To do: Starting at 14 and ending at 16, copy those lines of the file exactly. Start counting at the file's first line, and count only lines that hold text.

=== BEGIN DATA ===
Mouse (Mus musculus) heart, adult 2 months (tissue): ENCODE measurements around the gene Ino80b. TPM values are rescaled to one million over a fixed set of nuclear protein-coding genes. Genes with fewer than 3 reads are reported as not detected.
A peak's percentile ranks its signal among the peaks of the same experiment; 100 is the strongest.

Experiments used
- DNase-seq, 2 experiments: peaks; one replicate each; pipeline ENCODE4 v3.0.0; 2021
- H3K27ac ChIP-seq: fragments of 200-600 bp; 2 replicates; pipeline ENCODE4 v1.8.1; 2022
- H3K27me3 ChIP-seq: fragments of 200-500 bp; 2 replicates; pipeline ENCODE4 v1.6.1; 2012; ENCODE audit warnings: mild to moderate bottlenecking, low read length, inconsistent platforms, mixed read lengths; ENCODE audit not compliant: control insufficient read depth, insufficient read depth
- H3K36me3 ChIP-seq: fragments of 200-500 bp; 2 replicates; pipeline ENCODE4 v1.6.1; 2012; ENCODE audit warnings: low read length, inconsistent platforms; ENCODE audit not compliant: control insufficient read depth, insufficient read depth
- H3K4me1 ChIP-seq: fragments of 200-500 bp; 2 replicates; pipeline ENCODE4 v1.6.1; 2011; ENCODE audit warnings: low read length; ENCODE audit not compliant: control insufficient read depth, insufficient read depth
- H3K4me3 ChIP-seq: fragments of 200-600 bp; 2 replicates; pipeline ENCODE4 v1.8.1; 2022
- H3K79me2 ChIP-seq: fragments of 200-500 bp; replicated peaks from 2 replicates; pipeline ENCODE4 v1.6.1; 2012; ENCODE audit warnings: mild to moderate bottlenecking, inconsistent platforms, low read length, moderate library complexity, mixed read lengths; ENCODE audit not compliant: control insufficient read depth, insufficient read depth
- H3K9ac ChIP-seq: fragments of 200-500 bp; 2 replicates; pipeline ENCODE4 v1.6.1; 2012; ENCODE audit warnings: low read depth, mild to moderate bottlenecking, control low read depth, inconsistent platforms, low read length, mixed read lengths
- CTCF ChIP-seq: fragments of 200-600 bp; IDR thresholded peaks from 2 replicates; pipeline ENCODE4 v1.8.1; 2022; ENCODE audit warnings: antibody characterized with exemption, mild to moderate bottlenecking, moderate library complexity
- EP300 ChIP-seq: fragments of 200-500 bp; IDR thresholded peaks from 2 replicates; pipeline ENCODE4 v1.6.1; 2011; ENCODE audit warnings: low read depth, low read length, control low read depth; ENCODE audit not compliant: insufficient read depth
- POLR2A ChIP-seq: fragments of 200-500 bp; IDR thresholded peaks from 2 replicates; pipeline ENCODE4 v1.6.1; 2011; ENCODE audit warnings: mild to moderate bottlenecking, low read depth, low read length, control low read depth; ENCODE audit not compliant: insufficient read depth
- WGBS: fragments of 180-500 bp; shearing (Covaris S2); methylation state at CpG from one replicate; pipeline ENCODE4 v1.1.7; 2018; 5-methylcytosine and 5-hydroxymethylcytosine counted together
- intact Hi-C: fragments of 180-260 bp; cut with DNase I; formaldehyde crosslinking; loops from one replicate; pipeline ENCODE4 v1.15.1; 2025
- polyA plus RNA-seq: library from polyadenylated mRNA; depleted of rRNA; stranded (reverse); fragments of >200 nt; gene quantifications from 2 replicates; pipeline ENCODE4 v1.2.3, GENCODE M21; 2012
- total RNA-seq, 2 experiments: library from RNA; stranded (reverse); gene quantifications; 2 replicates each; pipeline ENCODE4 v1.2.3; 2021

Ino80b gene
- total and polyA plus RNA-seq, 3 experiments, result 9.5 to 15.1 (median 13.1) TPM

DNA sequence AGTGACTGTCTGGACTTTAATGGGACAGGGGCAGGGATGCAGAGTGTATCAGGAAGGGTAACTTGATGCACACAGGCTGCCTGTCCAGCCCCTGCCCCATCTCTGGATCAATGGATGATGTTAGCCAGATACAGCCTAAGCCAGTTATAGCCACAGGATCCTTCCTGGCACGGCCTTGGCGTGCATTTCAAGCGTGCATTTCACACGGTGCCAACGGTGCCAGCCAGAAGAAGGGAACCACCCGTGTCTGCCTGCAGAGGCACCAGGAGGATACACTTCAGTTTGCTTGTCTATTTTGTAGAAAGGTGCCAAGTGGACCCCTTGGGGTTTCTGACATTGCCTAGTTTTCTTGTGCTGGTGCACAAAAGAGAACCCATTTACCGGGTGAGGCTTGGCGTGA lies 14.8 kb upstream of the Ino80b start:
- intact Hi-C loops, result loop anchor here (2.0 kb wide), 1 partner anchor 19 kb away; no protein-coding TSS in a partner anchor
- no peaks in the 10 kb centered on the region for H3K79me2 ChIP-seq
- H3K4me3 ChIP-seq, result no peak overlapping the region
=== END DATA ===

- POLR2A ChIP-seq: fragments of 200-500 bp; IDR thresholded peaks from 2 replicates; pipeline ENCODE4 v1.6.1; 2011; ENCODE audit warnings: mild to moderate bottlenecking, low read depth, low read length, control low read depth; ENCODE audit not compliant: insufficient read depth
- WGBS: fragments of 180-500 bp; shearing (Covaris S2); methylation state at CpG from one replicate; pipeline ENCODE4 v1.1.7; 2018; 5-methylcytosine and 5-hydroxymethylcytosine counted together
- intact Hi-C: fragments of 180-260 bp; cut with DNase I; formaldehyde crosslinking; loops from one replicate; pipeline ENCODE4 v1.15.1; 2025